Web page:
15th Sunday: The call to repentance
So the twelve went out and proclaimed that all should repent. (Mk 6:13)
The call to repentance is fundamental to the preaching of our Lord Jesus Christ as it was also in the preaching of St. John the Baptist, the Lord’s precursor and all the prophets before him, including Amos, whose prophecy we heard in our first reading. Not surprisingly, Amos is told to go away because his prophecy condemns external religious ceremony that covers moral corruption and is not accompanied by interior conversion of the heart to the Lord our God. The prophet Amos makes it clear that repentance entails more than religious observance and so we recognize that this call to repentance is no less addressed to us as it is to those whose thinking and lifestyle are directly opposed to the law of God.
The call to repentance has never been popular but it is always necessary and relevant because Christian life is a progressive identification with the life of Jesus; and as we enter more deeply into the Mystery of Christ we discover that our transformation in Christ is ongoing. We heed the call to repentance daily and see it as an invitation to union with Jesus through grace, love and imitation. In the Divine Office, the official prayer of the Church, each day begins with the recitation of Psalm 95: If today you hear His voice, harden not your hearts. St. Clement, one of the earliest popes, observes that “it is better for a man to confess his sins than to harden his heart” (from a letter to the Corinthians, Liturgy of the Hours, Vol. III, p. 474).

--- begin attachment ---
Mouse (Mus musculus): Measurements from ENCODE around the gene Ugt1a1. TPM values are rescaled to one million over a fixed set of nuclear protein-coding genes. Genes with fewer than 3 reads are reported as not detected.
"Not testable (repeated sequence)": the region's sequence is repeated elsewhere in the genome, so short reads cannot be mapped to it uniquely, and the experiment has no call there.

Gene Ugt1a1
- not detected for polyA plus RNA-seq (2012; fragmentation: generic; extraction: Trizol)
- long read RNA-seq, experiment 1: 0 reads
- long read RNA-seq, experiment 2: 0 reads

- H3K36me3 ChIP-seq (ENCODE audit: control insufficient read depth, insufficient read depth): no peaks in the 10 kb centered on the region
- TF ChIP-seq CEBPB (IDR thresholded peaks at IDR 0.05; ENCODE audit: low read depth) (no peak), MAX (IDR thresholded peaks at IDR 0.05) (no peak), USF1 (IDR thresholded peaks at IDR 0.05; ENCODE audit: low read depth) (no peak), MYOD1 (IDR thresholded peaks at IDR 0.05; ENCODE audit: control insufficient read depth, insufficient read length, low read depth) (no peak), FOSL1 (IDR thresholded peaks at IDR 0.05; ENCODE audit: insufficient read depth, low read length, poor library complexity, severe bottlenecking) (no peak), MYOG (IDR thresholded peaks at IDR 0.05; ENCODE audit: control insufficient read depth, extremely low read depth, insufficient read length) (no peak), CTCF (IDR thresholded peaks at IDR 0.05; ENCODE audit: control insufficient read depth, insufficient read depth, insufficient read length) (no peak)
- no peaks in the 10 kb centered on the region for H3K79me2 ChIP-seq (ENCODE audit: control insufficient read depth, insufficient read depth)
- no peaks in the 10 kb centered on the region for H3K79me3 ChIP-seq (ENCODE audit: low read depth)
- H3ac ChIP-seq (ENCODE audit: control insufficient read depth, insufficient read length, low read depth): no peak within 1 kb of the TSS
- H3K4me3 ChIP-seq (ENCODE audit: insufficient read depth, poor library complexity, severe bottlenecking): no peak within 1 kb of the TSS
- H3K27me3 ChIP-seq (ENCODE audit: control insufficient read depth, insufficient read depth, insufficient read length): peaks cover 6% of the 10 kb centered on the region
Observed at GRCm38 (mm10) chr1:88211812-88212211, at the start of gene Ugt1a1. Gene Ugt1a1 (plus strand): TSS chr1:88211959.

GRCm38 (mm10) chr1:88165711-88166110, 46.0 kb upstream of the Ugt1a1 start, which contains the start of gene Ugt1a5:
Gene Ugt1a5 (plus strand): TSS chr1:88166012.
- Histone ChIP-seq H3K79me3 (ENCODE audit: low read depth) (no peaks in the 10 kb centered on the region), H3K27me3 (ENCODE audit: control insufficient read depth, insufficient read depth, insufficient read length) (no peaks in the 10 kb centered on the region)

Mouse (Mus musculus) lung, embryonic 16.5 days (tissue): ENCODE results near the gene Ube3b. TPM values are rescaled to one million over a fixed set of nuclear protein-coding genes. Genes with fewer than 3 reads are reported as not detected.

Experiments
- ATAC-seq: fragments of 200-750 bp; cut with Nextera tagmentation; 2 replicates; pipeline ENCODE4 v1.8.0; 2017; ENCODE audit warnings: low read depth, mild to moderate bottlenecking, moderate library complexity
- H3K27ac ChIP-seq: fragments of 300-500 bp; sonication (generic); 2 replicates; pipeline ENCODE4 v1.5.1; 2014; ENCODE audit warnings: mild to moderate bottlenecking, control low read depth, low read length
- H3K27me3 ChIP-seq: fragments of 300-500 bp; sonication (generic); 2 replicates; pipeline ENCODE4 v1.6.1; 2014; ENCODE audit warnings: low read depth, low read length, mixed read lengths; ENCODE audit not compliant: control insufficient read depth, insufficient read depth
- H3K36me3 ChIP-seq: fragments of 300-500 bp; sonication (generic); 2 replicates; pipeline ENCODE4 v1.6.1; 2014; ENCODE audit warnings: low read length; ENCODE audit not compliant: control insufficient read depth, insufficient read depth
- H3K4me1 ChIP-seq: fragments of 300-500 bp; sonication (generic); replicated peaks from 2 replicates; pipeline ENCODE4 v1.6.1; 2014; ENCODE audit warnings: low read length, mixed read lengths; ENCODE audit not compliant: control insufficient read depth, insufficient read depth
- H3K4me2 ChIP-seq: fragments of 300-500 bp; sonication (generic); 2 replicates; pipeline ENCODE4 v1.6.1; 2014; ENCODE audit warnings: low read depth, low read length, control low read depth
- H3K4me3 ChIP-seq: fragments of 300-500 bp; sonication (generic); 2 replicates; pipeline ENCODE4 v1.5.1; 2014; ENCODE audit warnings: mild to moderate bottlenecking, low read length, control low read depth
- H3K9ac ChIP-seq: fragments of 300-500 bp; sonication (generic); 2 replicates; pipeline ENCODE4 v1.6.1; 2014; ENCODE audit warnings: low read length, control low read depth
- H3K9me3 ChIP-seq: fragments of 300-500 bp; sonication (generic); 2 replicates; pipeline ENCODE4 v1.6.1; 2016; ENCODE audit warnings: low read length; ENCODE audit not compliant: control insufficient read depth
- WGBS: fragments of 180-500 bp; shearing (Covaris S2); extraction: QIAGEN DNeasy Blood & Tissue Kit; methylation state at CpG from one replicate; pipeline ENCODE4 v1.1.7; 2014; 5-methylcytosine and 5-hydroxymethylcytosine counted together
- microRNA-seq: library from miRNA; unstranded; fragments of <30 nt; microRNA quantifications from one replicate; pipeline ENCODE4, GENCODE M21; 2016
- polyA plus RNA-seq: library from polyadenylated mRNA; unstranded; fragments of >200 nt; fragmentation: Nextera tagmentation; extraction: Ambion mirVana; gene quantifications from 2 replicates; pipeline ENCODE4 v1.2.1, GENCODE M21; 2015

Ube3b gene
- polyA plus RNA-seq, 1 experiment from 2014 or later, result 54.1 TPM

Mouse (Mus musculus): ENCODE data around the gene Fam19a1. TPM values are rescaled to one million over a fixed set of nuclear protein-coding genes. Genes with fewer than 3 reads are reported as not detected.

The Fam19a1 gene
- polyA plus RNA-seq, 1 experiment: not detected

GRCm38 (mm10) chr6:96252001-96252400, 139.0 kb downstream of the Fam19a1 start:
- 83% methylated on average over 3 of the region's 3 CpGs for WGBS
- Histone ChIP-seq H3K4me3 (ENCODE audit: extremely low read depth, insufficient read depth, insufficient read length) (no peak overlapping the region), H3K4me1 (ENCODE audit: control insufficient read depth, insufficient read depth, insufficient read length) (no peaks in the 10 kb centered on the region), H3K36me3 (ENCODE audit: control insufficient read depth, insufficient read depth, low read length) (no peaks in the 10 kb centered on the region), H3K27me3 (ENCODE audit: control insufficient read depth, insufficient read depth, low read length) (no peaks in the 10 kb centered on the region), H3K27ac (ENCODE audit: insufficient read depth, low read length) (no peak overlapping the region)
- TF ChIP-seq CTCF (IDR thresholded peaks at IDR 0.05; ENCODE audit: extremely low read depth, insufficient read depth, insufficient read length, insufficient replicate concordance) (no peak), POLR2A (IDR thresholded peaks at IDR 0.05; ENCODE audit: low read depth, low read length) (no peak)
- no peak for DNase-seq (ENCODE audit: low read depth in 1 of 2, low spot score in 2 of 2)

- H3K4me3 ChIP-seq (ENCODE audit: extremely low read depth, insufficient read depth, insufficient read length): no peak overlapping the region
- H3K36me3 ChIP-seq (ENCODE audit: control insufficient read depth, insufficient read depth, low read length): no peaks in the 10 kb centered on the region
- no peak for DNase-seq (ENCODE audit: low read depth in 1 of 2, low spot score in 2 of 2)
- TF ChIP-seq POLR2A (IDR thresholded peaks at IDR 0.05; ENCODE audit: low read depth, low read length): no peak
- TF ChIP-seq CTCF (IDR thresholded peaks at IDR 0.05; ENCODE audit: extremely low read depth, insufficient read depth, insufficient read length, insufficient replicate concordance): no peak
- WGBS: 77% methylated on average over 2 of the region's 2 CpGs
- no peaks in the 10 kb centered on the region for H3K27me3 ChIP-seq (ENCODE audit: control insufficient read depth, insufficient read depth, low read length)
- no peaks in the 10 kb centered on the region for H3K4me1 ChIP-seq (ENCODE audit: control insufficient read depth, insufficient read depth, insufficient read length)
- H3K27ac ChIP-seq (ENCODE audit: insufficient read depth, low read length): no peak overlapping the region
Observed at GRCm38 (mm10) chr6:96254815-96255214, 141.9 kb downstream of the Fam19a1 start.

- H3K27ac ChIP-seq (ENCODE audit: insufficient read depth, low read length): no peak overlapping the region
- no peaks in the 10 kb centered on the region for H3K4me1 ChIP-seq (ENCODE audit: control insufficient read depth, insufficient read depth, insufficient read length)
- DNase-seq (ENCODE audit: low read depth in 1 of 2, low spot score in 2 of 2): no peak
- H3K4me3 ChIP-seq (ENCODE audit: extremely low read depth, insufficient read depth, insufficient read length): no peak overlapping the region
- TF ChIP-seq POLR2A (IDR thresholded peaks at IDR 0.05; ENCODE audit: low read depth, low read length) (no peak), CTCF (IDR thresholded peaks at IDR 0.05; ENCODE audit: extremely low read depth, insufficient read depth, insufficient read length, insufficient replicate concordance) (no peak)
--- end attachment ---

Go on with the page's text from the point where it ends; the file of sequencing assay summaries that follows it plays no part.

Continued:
At the celebration of the Holy Sacrifice of the Mass, the call to repentance and to a reflective manner of life is issued in what is called the Penitential Rite. The most common form of this rite is what we call the Confiteor or the I Confess. The Confiteor is the traditional formula for confessing our sins in which we acknowledge sins of commission and sins of omission; and in which we also call upon Our Lady the Mother of mercy and the angels and the saints to intercede on our behalf in our struggle with sin. St. John reminds us that “if we say we have no sin, we deceive ourselves” (1 Jn 1:8). Our Lord taught us the importance of humility and of acknowledging our sinfulness in the parable of the Pharisee and the Publican. The fact is that God cannot forgive us if we are not sorry and the necessary sorrow for ours sins is called contrition, which comes from the Latin conterere, meaning to break. Thus as we recite the Confiteor, we strike our breast three times: through my fault, through my fault, through my most grievous fault—as if to break our stony hearts. The oldest of the teachings of the early Church Fathers, called the Didache or The Teachings of the Twelve Apostles, stressed the importance of confessing our sins before participating in the Eucharistic Sacrifice: “But every Lord’s day gather yourselves together, and break bread, and give thanksgiving after having confessed your transgression, that your sacrifice may be pure.”